Introductory Chapters—Instead of a routine review of precalculus topics, Chapter 1 concentrates specifically on functions and graphs for use in mathematical modeling. It includes a section cataloging informally the elementary transcendental functions of calculus, as background to their more formal treatment using calculus itself. Chapter 1 concludes with a section addressing the question "What is calculus?" Chapter 2 on limits begins with a section on tangent lines to motivate the official introduction of limits in Section 2.2. Trigonometric limits are treated throughout Chapter 2 in order to encourage a richer and more visual introduction to the limit concept.
Differentiation Chapters—The sequence of topics in Chapters 3 and 4 differs a bit from the most traditional order. We attempt to build student confidence by introducing topics more nearly in order of increasing difficulty. The chain rule appears quite early (in Section 3.3) and we cover the basic techniques for differentiating algebraic functions before discussing maxima and minima in Sections 3.5 and 3.6 (in order to illustrate early some significant applications of the derivative). Section 3.7 treats the derivatives of all six trigonometric functions. The authors' fondness for Newton's method (Section 3.8) will be apparent.
The mean value theorem and its applications are deferred to Chapter 4 (following implicit differentiation and related rates in Section 4.1, and differentials and linear approximation in Section 4.2). In addition, a dominant theme of Chapter 4 is the use of calculus both to construct graphs of functions and to explain and interpret graphs that have been constructed by a calculator or computer. This theme is developed in Sections 4.4 on the first derivative test and 4.6 on higher derivatives and concavity.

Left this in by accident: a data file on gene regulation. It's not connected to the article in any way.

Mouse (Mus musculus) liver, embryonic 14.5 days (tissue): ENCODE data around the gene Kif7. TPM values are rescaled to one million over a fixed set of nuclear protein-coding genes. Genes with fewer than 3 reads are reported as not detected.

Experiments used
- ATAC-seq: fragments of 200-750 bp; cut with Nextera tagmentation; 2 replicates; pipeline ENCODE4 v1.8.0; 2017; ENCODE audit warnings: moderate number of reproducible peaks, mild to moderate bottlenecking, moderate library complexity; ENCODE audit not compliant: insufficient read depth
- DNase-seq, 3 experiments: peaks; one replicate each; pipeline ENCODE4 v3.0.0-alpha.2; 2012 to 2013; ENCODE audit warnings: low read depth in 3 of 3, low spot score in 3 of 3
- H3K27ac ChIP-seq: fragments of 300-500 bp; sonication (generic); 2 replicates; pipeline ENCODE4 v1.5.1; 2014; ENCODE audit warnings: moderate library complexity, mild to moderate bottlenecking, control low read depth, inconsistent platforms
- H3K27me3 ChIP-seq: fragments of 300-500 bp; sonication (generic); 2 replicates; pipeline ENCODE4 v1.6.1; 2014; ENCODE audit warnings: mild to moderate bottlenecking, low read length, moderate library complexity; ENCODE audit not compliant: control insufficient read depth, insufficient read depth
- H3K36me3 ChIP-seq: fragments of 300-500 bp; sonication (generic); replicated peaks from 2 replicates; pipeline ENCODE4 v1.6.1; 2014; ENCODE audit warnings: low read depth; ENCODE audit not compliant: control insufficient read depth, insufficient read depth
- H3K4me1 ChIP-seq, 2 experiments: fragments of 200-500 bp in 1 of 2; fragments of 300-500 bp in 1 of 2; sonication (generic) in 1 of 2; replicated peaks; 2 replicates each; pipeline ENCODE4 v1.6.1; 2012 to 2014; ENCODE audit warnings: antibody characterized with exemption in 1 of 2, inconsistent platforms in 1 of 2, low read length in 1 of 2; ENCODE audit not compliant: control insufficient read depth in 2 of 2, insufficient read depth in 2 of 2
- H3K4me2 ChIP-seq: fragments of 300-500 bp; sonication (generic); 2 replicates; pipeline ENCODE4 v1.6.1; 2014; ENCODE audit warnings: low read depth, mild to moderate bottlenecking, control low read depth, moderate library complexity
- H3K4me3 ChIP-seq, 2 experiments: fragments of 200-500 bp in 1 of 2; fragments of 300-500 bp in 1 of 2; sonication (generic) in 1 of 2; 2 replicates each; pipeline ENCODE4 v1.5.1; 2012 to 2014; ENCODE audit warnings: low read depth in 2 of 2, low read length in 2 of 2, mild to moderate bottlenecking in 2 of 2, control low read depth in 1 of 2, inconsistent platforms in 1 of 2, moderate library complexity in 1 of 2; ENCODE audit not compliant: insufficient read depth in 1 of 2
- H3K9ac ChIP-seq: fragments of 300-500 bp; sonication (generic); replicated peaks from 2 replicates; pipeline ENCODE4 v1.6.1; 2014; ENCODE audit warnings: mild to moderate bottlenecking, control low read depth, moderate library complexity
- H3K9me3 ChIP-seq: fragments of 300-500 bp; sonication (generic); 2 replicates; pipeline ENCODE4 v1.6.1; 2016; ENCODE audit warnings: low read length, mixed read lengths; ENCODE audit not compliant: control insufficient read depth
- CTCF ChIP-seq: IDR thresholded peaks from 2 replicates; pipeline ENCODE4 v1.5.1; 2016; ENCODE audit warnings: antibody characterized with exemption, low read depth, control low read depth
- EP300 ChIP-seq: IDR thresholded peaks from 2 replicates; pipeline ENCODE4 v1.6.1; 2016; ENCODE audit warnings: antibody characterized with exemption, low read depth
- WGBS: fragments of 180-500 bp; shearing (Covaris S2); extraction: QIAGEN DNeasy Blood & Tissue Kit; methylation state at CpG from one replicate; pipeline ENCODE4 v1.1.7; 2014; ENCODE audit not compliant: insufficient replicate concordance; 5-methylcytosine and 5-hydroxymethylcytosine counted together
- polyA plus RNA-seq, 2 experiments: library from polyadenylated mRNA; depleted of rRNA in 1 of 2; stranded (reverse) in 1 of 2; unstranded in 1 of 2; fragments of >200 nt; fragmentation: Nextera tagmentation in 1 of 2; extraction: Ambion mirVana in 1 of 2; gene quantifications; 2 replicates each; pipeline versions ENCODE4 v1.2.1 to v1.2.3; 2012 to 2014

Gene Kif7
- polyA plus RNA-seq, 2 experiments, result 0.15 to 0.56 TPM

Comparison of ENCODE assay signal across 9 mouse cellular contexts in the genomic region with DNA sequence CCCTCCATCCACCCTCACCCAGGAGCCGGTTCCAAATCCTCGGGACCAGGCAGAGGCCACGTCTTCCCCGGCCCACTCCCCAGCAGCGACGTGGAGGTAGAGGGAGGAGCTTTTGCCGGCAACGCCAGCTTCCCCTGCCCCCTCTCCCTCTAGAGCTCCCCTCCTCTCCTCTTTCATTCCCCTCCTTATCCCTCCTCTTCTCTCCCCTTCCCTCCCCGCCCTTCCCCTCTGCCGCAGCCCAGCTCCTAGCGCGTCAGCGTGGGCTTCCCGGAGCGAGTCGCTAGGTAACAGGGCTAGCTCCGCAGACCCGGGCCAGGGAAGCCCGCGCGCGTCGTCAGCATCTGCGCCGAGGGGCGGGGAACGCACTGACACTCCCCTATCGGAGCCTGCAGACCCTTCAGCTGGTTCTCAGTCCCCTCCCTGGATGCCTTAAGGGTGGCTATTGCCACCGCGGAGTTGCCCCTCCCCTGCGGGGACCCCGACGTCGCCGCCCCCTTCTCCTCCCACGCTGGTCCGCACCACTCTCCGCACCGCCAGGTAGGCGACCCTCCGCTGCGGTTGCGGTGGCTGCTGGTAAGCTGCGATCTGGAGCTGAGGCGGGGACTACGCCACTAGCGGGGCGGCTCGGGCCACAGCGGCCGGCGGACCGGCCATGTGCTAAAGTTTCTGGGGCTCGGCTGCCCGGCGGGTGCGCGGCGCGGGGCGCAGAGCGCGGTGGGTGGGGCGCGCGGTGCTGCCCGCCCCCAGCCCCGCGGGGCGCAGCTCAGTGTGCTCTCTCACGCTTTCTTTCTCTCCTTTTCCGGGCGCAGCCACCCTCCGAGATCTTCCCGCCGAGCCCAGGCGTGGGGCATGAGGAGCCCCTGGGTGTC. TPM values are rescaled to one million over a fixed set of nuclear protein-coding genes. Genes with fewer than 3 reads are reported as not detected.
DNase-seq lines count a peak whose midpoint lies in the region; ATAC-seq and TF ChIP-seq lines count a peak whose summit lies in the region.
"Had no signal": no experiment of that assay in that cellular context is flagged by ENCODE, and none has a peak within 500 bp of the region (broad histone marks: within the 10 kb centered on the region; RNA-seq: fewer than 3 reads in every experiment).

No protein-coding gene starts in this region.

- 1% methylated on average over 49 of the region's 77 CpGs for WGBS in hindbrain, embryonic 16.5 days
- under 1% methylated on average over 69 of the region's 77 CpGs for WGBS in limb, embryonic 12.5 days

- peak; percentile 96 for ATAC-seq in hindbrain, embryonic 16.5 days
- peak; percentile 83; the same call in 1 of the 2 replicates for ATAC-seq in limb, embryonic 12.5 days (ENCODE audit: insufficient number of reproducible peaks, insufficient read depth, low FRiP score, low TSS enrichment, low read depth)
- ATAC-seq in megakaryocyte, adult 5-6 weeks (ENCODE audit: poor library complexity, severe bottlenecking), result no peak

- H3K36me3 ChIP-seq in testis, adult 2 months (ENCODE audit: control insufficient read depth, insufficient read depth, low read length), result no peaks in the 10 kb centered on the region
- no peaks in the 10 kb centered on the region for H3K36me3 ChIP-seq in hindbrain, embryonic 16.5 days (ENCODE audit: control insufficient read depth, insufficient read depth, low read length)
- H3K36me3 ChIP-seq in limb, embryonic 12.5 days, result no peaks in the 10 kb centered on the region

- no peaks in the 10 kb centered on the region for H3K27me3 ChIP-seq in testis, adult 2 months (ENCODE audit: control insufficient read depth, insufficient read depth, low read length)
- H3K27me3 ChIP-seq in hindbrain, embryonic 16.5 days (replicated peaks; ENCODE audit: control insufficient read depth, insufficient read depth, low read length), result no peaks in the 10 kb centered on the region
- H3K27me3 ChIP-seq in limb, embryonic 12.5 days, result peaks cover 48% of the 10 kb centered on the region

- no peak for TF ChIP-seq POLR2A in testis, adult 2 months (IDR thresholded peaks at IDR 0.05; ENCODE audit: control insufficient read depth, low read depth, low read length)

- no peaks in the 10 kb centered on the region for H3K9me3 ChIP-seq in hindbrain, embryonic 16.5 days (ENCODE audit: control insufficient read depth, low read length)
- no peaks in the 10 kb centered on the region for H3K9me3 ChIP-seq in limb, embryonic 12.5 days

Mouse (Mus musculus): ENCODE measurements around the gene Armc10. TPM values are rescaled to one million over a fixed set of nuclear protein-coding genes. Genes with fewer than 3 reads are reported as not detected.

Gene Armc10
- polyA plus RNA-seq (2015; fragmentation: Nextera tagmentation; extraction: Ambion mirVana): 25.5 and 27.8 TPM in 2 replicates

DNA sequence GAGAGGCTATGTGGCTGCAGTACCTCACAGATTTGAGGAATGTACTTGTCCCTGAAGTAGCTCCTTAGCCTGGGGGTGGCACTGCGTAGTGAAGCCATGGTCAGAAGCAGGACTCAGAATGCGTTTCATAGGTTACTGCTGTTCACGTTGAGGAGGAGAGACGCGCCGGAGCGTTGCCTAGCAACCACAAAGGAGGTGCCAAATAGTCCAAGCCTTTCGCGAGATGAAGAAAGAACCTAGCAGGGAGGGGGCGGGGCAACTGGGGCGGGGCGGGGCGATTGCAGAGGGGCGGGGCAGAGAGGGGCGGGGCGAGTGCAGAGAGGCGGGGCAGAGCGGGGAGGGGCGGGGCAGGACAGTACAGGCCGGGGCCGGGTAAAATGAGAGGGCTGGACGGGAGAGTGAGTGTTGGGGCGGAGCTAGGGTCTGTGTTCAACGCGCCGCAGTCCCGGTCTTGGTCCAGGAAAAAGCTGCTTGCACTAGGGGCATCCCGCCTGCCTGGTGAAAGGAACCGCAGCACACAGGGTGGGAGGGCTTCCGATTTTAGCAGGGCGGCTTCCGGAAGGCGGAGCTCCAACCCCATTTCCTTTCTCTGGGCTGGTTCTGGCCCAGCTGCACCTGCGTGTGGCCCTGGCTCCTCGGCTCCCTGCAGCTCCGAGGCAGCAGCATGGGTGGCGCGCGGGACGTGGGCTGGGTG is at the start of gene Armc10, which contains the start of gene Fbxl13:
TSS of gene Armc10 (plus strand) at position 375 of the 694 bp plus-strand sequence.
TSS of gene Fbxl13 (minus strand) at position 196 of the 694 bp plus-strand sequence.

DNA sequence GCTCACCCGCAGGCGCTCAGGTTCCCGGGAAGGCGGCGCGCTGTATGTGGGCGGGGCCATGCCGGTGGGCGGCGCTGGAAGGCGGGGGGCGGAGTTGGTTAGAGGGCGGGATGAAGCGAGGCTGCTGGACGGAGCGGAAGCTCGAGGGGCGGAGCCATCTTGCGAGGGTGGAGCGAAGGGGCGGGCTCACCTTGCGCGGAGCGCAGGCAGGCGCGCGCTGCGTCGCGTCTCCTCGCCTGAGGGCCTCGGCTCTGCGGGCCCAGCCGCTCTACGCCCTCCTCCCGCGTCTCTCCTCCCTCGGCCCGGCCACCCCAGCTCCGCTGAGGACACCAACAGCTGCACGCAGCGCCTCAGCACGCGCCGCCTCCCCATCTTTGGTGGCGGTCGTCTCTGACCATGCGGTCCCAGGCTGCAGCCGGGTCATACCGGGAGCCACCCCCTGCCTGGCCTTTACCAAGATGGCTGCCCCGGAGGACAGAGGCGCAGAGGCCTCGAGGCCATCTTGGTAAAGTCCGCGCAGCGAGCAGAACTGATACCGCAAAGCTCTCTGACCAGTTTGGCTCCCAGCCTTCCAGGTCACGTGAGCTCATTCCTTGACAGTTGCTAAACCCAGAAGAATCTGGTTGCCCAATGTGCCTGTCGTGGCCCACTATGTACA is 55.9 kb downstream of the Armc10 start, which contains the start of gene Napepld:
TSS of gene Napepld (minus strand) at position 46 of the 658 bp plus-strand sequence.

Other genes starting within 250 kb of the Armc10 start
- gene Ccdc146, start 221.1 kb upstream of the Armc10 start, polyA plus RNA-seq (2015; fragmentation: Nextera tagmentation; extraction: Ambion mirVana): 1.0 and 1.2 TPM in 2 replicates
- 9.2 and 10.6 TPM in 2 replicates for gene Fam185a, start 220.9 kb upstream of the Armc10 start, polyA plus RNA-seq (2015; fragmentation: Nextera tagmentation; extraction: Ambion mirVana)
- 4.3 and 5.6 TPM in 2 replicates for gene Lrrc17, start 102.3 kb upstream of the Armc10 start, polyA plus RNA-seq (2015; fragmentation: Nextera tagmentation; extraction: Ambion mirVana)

Integration Chapters—Chapter 5 begins with a section on antiderivatives—which could logically be included in the preceding chapter, but benefits from the use of integral notation. When the definite integral is introduced in Sections 5.3 and 5.4, we emphasize endpoint and midpoint sums rather than upper and lower and more general Riemann sums. This concrete emphasis carries through the chapter to its final section on numerical integration. Chapter 6 begins with a largely new section on Riemann sum approximations, with new examples centering on fluid flow and medical applications. Section 6.6 is a new treatment of centroids of plane regions and curves.
Chapter 8 (Techniques of Integration) is organized to accommodate those instructors who feel that methods of formal integration now require less emphasis, in view of modern techniques for both numerical and symbolic integration. Integration by parts (Section 8.3) precedes trigonometric integrals (Section 8.4). The method of partial fractions appears in Section 8.5, and trigonometric substitutions and integrals involving quadratic polynomials follow in Sections 8.6 and 8.7. Improper integrals appear in Section 8.8, with new and substantial subsections on special functions and probability and random sampling. This rearrangement of Chapter 8 makes it more convenient to stop wherever the instructor desires.
Calculus of Transcendental Functions—Section 7.1 (much strengthened for this edition) introduces the exponential and logarithmic functions from a fairly intuitive viewpoint; the approach based on the natural logarithm as an integral appears in Section 7.4. Sections 7.2 and 7.3 introduce 1'Hopital's rule and apply it to round out the calculus of exponential and logarithmic functions. Sections 7.5 and 7.6 cover both derivatives of and integrals involving inverse trigonometric functions and hyperbolic functions.
Differential Equations—This entirely new chapter begins with the most elementary differential equations and applications (Section 9.1) and then proceeds to introduce both graphical (slope field) and numerical (Eider) methods in Section 9.2. Subsequent sections of the chapter treat separable and linear firstorder differential equations and (in more depth than usual in a calculus course) applications such as population growth (including logistic and predatorprey populations) and motion with resistance. The final two sections of Chapter 9 treat secondorder linear equations and applications to mechanical vibrations. Instructors desiring still more coverage of differential equations can arrange with the publisher to bundle and use appropriate sections of Edwards and Penney, Differential Equations: Computing and Modeling 2/e (PrenticeHall, 2000).